Cons
It's not quite a stick and it's not quite a regular brush, so some say that it's not a substitute for either. There are also a few who note that these are not meant to be played hard, as they tend to fall apart.

Overall
If you're looking to expand you're sonic palette, and you're willing to take on something that plays and sounds distinct, then do check these out.

Vic Firth Steve Gadd Wire Brush

92
GEARANK

92 out of 100. Incorporating 200+ ratings and reviews.

Street Price: 

$24
Vic Firth Steve Gadd Wire Brush

Steve Gadd is arguably one of the most sought-after session drummers in the world, having played in the studio for a diverse range of musicians such as Simon & Garfunkel, Steely Dan, Eric Clapton, and James Taylor. So it's only fitting that his namesake Vic Firth brush is doing well in the market.

An interesting feature of this brush set is that the wire is actually angled, which helps to keep your brushes from snagging on (fresh) coated drum heads. Essentially, they angled the wire only in the last ¾” of the playing end of the brush. So you still get the same feel as a normal set of brushes, without having to worry about snags. Even better, you still retain a traditional tone.

The Vic Firth Steve Gadd Wire Brush set also uses a rubber handle. The rubber handles help to prevent your hand from slipping off the handle while playing.

Specifications

  • Tip Material: Wire
  • Weight: Not Specified
  • Diameter: 0.530”
  • Length: Not Specified

Pros
Most users appreciate the angled brush ends, which allow for articulation that would be harder to get with regular brushes. There are also no questions about quality, in fact there are many praises from the quality of the bristles to their adjustability.

Cons
The price may be on the higher side for some, but most of those who bought it are very happy with their investment.

Overall
If you're looking for nothing less than the best wire brushes for drums, then get these.

The Best Drum Mallets

Mallets expand your tonal range by allowing for a softer attack than sticks but provide more impact than brushes.

Vic Firth Dual Tone 5A Drum Sticks/Mallets

91
GEARANK

91 out of 100. Incorporating 60+ ratings and reviews.

Street Price: 

$19

Vic Firth’s Dual Tone 5A Drum Sticks/Mallets are essentially a 5A drumstick on one end and a (synthetic) felt tipped mallet on the other end. Basically, this set is a perfect fit for the drummer who’s looking to quickly switch between a standard drum head and a mallet without switching sticks.

As far as the stick end is concerned you aren’t going to notice a huge difference between this set and a normal Vic Firth 5A set (once you get used to the felt on the end of course). It’s still made from hickory, it has a medium taper, and it’s only an eighth of an inch longer.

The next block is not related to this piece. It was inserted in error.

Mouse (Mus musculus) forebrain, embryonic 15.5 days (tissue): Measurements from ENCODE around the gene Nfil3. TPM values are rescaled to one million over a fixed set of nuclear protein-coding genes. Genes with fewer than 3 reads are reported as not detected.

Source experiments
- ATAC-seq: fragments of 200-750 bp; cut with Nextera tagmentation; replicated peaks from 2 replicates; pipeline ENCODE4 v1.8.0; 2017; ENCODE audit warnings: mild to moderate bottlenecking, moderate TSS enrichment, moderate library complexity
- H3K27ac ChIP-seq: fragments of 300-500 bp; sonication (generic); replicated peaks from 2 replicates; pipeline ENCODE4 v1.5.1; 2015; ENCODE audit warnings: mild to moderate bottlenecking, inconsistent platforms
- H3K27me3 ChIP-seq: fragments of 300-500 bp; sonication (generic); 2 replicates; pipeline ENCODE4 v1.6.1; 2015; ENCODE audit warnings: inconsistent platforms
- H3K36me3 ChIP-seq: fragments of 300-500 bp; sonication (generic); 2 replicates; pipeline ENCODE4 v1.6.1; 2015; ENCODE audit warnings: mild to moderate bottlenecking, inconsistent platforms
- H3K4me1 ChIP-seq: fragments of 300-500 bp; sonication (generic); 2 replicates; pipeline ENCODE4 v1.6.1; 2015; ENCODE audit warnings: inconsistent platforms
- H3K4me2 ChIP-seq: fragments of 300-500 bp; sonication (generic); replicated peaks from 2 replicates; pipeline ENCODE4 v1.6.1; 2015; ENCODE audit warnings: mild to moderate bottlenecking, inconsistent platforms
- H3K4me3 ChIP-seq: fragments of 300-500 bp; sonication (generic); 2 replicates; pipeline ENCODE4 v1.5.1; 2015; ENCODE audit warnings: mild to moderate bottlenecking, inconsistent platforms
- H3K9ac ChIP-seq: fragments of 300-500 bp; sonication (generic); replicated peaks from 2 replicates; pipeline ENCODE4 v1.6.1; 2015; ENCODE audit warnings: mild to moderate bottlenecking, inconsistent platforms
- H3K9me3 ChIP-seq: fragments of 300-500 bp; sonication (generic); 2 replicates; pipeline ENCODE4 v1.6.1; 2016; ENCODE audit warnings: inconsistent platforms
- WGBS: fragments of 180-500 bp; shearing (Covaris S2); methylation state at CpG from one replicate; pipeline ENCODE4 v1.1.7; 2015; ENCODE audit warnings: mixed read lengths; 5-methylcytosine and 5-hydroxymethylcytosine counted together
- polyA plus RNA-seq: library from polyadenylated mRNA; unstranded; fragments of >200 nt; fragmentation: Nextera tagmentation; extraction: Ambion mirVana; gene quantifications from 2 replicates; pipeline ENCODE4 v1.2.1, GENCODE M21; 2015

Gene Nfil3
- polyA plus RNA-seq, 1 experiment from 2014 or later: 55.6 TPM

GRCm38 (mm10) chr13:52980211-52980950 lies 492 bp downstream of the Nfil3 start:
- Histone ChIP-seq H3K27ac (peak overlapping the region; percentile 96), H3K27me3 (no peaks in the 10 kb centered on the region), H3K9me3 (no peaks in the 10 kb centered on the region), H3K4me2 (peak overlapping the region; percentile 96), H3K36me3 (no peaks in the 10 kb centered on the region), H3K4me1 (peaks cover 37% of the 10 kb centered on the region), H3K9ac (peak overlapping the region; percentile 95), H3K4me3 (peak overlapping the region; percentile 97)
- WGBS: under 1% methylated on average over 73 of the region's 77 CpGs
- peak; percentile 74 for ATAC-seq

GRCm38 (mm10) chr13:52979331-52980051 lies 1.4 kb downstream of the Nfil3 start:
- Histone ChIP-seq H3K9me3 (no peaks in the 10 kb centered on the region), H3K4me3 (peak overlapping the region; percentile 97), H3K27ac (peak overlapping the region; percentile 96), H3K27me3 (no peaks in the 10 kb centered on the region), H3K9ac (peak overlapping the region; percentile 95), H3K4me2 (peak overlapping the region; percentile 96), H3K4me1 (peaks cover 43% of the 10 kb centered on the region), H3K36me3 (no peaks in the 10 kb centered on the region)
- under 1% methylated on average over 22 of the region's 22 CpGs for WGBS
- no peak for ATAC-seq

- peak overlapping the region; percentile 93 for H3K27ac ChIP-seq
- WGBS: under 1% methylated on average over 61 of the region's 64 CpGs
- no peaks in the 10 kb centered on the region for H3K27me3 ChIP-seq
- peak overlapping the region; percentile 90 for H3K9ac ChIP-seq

Specifications

  • Tip Material: Felt/Hickory
  • Weight: Not Specified
  • Diameter: 0.565”
  • Length: 16 1/8”
  • Taper: Medium

Pros
Owners love how the Dual Tone 5As let you seamlessly switch between mallets and regular drumsticks without having to switch sticks. The benefit then extends to convenience and space saving, which is very important for busy drummers who are always on the go and playing different styles. There are also plenty of users who are pleasantly surprised at how balanced they feel, even when using the mallet.

Cons
These sticks are basically normal drums stick with a mallet on one end. This means that they aren’t going to be as good as a dedicated mallet, so if you’re looking to get a proper mallet tone and response you may be happier going with a traditional option.

Overall
Vic Firth Dual Tone 5A Drum Sticks/Mallets are a true 2-in-1 package that'll make a good and practical addition to any drummer's stick bag.

Promark MT3 Multi-Purpose Felt Mallet

92
GEARANK

92 out of 100. Incorporating 150+ ratings and reviews.

Street Price: 

$22
Promark MT3 Multi-Purpose Felt Mallet

Promark’s MT3 Multi-Purpose Felt Mallets are made from Shira Kashi Oak, which as covered below are roughly 10% heavier than hickory. This increase in weight creates a greater volume and a darker tone, which depending on what you’re looking for could be a huge asset.

Another cool thing about these mallets is that they have a gradual taper, where you feel more weight the farther your hands are down the mallets. This means that the sticks have a very “front-heavy” feel, which facilitates fast motions. While these mallets are said to be great on timpani and concert toms, they’re also ideal mallets for cymbal swells.

Specifications

  • Tip Material: Felt
  • Weight: 4.2 oz
  • Diameter: 0.6”
  • Length: 14.25”

Pros
Because these sticks are made from oak (which is a dense wood) your odds of breaking a stick are very low. This alone makes the sticks worth serious consideration if you’re a gigging musician. The front heavy of feel of the mallets are also often commended, be it for cymbals, concert toms, timpani and other related percussion instruments.

Cons